Endorsement: Yes on Measure FD for fire protection and emergency services

The Woolsey fire burns off Lindero Canyon Road in Simi Valley in 2018. Los Angeles County Measure FD would impose a new parcel tax on properties in areas served by the county Fire Department to hire more firefighters and paramedics, and to purchase modern equipment to help keep up with increasing fire dangers.
(For The Times)

The 2018 Woolsey fire burned through a large swath of Los Angeles and Ventura counties, from the Santa Susana Mountains to Malibu, killing three people, requiring the evacuation of more than 3,000 others and pushing firefighters to their limits. The firefighters from other parts of the state who were supposed to be sent in to help under mutual aid agreements were simply unavailable because of the concurrent Camp fire in Northern California that destroyed the town of Paradise, and because of dangerous fire conditions across much of the rest of California.

We’re likely to see more fires on this scale as the climate changes and construction continues to move farther into wilderness areas.

Separately, demand has exploded for paramedic services, which usually are provided by fire departments. Improvements in emergency response equipment have made it possible to save more people — but only if the equipment is available.


The Los Angeles County Fire Department is asking for a new parcel tax to enable it to meet the growing demand for its services. Measure FD on the March 3 ballot would add a new parcel tax of 6 cents per square foot on residential and commercial buildings to allow the Los Angeles County Fire Department to hire more firefighters and paramedics, upgrade its equipment and better serve the public. The taxable area would be capped at 100,000 square feet.

The measure deserves support.

Los Angeles Times editorial board endorsements for the U.S. House, California ballot measures and more.

Feb. 23, 2020

County funding can be convoluted, so there are several important things to keep in mind. Cities with their own fire departments — the city of Los Angeles, for example — are not covered. Residents there won’t be voting on this measure and won’t be paying the tax if it passes. The tax will be voted on and applied, if approved, only where the L.A. County Fire Department does its work — in unincorporated county areas and in the 58 cities that contract with the county for fire protection and emergency services.

The L.A. County Fire Department is in some sense separate from the rest of county government. It gets a dedicated chunk of property taxes but nothing from the county’s general fund. To keep up with rising costs, it had to go to voters in 1997 for a parcel tax. Measure FD would supplement that.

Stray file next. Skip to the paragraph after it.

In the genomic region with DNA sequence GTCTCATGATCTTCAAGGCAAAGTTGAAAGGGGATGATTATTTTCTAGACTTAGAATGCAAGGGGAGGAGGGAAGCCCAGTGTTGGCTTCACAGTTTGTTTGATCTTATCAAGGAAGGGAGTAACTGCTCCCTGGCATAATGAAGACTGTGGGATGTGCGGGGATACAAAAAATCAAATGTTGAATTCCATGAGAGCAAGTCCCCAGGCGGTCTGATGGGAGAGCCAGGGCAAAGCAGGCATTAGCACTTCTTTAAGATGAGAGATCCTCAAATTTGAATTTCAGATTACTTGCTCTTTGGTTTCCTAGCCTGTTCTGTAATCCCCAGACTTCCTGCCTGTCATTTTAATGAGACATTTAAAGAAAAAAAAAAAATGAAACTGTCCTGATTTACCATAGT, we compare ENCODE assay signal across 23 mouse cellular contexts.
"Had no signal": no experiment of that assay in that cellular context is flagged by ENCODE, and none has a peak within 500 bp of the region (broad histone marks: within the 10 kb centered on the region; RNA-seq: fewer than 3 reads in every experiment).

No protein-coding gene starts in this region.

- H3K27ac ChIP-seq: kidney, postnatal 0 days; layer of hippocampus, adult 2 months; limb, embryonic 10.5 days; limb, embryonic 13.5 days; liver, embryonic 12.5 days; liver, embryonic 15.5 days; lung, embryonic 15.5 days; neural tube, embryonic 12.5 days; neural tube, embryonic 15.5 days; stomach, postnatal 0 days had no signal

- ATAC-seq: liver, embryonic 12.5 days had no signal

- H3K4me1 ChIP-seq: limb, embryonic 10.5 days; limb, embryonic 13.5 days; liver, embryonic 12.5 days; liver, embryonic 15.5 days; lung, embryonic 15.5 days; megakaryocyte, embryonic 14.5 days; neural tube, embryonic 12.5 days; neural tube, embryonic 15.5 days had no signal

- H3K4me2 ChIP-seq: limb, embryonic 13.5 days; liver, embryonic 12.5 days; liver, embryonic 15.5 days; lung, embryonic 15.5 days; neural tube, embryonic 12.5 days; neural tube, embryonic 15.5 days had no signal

Voting “yes” is the right move, but the measure would be even easier to support if the rest of county government had its act together a bit better. The county auditor-controller is late on a report on Fire Department overtime, and it would be useful to know, before voting, whether any management efficiencies could address some of the funding issues.

In addition, the county registrar-recorder goofed. The office sent vote-by-mail ballots that failed to include Measure FD to two cities (Pomona and Hawthorne) that are served by the L.A. County Fire Department and would be covered by the tax. Voters there will now get a supplemental ballot and will have to remember to send it in along with the regular ballot.

That mistake could seriously undermine the chance of passing the measure, which requires a two-thirds vote.


Voters are properly wary of requests for new taxes. And there are cases in which they should say no, not because the services to be funded are unworthy but because the county has done too little to justify or explain the funding requests. Voters did that in 2014 when they rejected a poorly structured parcel tax for parks, leading the county to go back to the drawing board, seeking greater input and following up with better public outreach. A more carefully crafted measure won passage in 2016.

L.A. County voters have already opened their wallets multiple times in recent years, funding measures for storm water runoff, homeless services and mass transit projects in addition to the aforementioned parks tax. But Measure FD is well thought out, and there is no reason to send it back for a do-over. It reasonably would tax residents and businesses who need and deserve protection by a properly staffed and equipped Fire Department. Failing to approve the measure will leave those people jeopardized by increasing fire danger and a growing gap between their needs and what the department is able to provide. Voters in the cities and unincorporated county areas who are eligible to vote on the tax and would be benefit from it should say yes.